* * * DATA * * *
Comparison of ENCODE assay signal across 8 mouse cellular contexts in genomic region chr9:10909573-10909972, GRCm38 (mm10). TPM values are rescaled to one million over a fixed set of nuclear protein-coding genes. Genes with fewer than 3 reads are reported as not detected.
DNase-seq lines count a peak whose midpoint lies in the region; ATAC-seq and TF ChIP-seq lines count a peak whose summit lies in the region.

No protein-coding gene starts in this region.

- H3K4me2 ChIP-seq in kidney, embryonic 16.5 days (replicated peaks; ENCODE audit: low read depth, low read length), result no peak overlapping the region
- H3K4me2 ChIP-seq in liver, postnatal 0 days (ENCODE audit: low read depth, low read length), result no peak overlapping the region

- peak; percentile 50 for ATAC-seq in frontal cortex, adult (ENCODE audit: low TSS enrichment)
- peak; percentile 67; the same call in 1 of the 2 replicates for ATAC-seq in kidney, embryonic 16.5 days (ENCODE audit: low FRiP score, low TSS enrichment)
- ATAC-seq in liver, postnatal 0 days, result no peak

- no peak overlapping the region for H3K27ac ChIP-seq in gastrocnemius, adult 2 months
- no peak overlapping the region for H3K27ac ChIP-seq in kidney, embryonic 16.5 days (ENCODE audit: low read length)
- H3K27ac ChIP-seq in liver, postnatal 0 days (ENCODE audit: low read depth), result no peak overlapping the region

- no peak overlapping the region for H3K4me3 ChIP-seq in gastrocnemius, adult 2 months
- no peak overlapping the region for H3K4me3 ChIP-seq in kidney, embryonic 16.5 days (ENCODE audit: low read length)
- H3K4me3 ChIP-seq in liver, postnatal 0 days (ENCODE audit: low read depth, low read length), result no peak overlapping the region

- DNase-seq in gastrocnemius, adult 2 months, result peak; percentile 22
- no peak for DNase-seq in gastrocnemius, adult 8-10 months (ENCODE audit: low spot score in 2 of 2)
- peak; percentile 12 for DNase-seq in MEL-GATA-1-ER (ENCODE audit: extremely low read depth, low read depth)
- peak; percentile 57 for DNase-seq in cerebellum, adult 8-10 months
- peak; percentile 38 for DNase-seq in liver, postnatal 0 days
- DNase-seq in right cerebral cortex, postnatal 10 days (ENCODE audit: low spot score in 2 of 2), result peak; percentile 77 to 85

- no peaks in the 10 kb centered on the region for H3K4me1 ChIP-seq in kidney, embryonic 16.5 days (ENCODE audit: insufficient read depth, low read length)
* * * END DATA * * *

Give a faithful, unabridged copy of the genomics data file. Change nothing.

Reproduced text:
Comparison of ENCODE assay signal across 8 mouse cellular contexts in genomic region chr9:10909573-10909972, GRCm38 (mm10). TPM values are rescaled to one million over a fixed set of nuclear protein-coding genes. Genes with fewer than 3 reads are reported as not detected.
DNase-seq lines count a peak whose midpoint lies in the region; ATAC-seq and TF ChIP-seq lines count a peak whose summit lies in the region.

No protein-coding gene starts in this region.

- H3K4me2 ChIP-seq in kidney, embryonic 16.5 days (replicated peaks; ENCODE audit: low read depth, low read length), result no peak overlapping the region
- H3K4me2 ChIP-seq in liver, postnatal 0 days (ENCODE audit: low read depth, low read length), result no peak overlapping the region

- peak; percentile 50 for ATAC-seq in frontal cortex, adult (ENCODE audit: low TSS enrichment)
- peak; percentile 67; the same call in 1 of the 2 replicates for ATAC-seq in kidney, embryonic 16.5 days (ENCODE audit: low FRiP score, low TSS enrichment)
- ATAC-seq in liver, postnatal 0 days, result no peak

- no peak overlapping the region for H3K27ac ChIP-seq in gastrocnemius, adult 2 months
- no peak overlapping the region for H3K27ac ChIP-seq in kidney, embryonic 16.5 days (ENCODE audit: low read length)
- H3K27ac ChIP-seq in liver, postnatal 0 days (ENCODE audit: low read depth), result no peak overlapping the region

- no peak overlapping the region for H3K4me3 ChIP-seq in gastrocnemius, adult 2 months
- no peak overlapping the region for H3K4me3 ChIP-seq in kidney, embryonic 16.5 days (ENCODE audit: low read length)
- H3K4me3 ChIP-seq in liver, postnatal 0 days (ENCODE audit: low read depth, low read length), result no peak overlapping the region

- DNase-seq in gastrocnemius, adult 2 months, result peak; percentile 22
- no peak for DNase-seq in gastrocnemius, adult 8-10 months (ENCODE audit: low spot score in 2 of 2)
- peak; percentile 12 for DNase-seq in MEL-GATA-1-ER (ENCODE audit: extremely low read depth, low read depth)
- peak; percentile 57 for DNase-seq in cerebellum, adult 8-10 months
- peak; percentile 38 for DNase-seq in liver, postnatal 0 days
- DNase-seq in right cerebral cortex, postnatal 10 days (ENCODE audit: low spot score in 2 of 2), result peak; percentile 77 to 85

- no peaks in the 10 kb centered on the region for H3K4me1 ChIP-seq in kidney, embryonic 16.5 days (ENCODE audit: insufficient read depth, low read length)